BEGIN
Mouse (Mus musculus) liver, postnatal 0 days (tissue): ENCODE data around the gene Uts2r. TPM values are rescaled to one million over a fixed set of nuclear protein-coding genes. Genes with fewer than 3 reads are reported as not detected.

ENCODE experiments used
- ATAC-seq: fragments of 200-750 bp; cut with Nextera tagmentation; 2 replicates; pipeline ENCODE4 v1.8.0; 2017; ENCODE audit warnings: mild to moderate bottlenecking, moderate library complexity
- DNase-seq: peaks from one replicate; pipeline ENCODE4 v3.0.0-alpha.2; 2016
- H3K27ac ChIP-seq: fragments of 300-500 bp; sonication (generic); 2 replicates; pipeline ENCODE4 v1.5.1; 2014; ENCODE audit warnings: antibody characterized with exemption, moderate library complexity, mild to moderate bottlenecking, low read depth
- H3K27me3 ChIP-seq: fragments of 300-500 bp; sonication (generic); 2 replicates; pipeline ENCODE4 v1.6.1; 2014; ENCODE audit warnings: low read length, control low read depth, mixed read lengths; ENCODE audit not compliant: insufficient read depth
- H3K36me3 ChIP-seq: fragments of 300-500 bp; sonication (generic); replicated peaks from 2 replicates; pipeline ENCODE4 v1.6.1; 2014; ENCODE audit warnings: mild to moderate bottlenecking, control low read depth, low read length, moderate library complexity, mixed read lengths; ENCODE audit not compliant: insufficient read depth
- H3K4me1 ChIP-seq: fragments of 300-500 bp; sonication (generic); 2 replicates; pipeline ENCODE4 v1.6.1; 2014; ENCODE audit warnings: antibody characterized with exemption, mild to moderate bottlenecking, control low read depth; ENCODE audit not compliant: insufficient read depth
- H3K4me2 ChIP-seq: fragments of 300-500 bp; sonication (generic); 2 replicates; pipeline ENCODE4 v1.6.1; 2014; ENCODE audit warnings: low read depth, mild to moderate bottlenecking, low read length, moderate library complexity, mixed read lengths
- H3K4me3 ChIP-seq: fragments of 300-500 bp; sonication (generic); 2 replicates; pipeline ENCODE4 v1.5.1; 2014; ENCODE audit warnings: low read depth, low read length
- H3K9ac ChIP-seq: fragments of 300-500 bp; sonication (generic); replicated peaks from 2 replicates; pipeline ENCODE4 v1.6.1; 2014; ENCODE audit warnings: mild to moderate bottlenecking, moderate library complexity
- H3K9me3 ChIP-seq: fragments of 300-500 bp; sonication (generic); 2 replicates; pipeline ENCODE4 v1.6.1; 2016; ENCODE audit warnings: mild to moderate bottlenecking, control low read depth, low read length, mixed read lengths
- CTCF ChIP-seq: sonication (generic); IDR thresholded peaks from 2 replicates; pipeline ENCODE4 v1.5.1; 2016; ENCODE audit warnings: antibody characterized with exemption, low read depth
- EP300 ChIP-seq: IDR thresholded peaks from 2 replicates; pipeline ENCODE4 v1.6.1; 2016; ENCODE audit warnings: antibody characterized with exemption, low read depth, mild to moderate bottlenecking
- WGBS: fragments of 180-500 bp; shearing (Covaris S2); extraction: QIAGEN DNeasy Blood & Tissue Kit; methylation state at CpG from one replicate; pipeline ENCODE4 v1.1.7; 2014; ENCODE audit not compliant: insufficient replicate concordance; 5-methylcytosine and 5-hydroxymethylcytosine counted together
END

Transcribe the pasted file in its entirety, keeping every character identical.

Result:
Mouse (Mus musculus) liver, postnatal 0 days (tissue): ENCODE data around the gene Uts2r. TPM values are rescaled to one million over a fixed set of nuclear protein-coding genes. Genes with fewer than 3 reads are reported as not detected.

ENCODE experiments used
- ATAC-seq: fragments of 200-750 bp; cut with Nextera tagmentation; 2 replicates; pipeline ENCODE4 v1.8.0; 2017; ENCODE audit warnings: mild to moderate bottlenecking, moderate library complexity
- DNase-seq: peaks from one replicate; pipeline ENCODE4 v3.0.0-alpha.2; 2016
- H3K27ac ChIP-seq: fragments of 300-500 bp; sonication (generic); 2 replicates; pipeline ENCODE4 v1.5.1; 2014; ENCODE audit warnings: antibody characterized with exemption, moderate library complexity, mild to moderate bottlenecking, low read depth
- H3K27me3 ChIP-seq: fragments of 300-500 bp; sonication (generic); 2 replicates; pipeline ENCODE4 v1.6.1; 2014; ENCODE audit warnings: low read length, control low read depth, mixed read lengths; ENCODE audit not compliant: insufficient read depth
- H3K36me3 ChIP-seq: fragments of 300-500 bp; sonication (generic); replicated peaks from 2 replicates; pipeline ENCODE4 v1.6.1; 2014; ENCODE audit warnings: mild to moderate bottlenecking, control low read depth, low read length, moderate library complexity, mixed read lengths; ENCODE audit not compliant: insufficient read depth
- H3K4me1 ChIP-seq: fragments of 300-500 bp; sonication (generic); 2 replicates; pipeline ENCODE4 v1.6.1; 2014; ENCODE audit warnings: antibody characterized with exemption, mild to moderate bottlenecking, control low read depth; ENCODE audit not compliant: insufficient read depth
- H3K4me2 ChIP-seq: fragments of 300-500 bp; sonication (generic); 2 replicates; pipeline ENCODE4 v1.6.1; 2014; ENCODE audit warnings: low read depth, mild to moderate bottlenecking, low read length, moderate library complexity, mixed read lengths
- H3K4me3 ChIP-seq: fragments of 300-500 bp; sonication (generic); 2 replicates; pipeline ENCODE4 v1.5.1; 2014; ENCODE audit warnings: low read depth, low read length
- H3K9ac ChIP-seq: fragments of 300-500 bp; sonication (generic); replicated peaks from 2 replicates; pipeline ENCODE4 v1.6.1; 2014; ENCODE audit warnings: mild to moderate bottlenecking, moderate library complexity
- H3K9me3 ChIP-seq: fragments of 300-500 bp; sonication (generic); 2 replicates; pipeline ENCODE4 v1.6.1; 2016; ENCODE audit warnings: mild to moderate bottlenecking, control low read depth, low read length, mixed read lengths
- CTCF ChIP-seq: sonication (generic); IDR thresholded peaks from 2 replicates; pipeline ENCODE4 v1.5.1; 2016; ENCODE audit warnings: antibody characterized with exemption, low read depth
- EP300 ChIP-seq: IDR thresholded peaks from 2 replicates; pipeline ENCODE4 v1.6.1; 2016; ENCODE audit warnings: antibody characterized with exemption, low read depth, mild to moderate bottlenecking
- WGBS: fragments of 180-500 bp; shearing (Covaris S2); extraction: QIAGEN DNeasy Blood & Tissue Kit; methylation state at CpG from one replicate; pipeline ENCODE4 v1.1.7; 2014; ENCODE audit not compliant: insufficient replicate concordance; 5-methylcytosine and 5-hydroxymethylcytosine counted together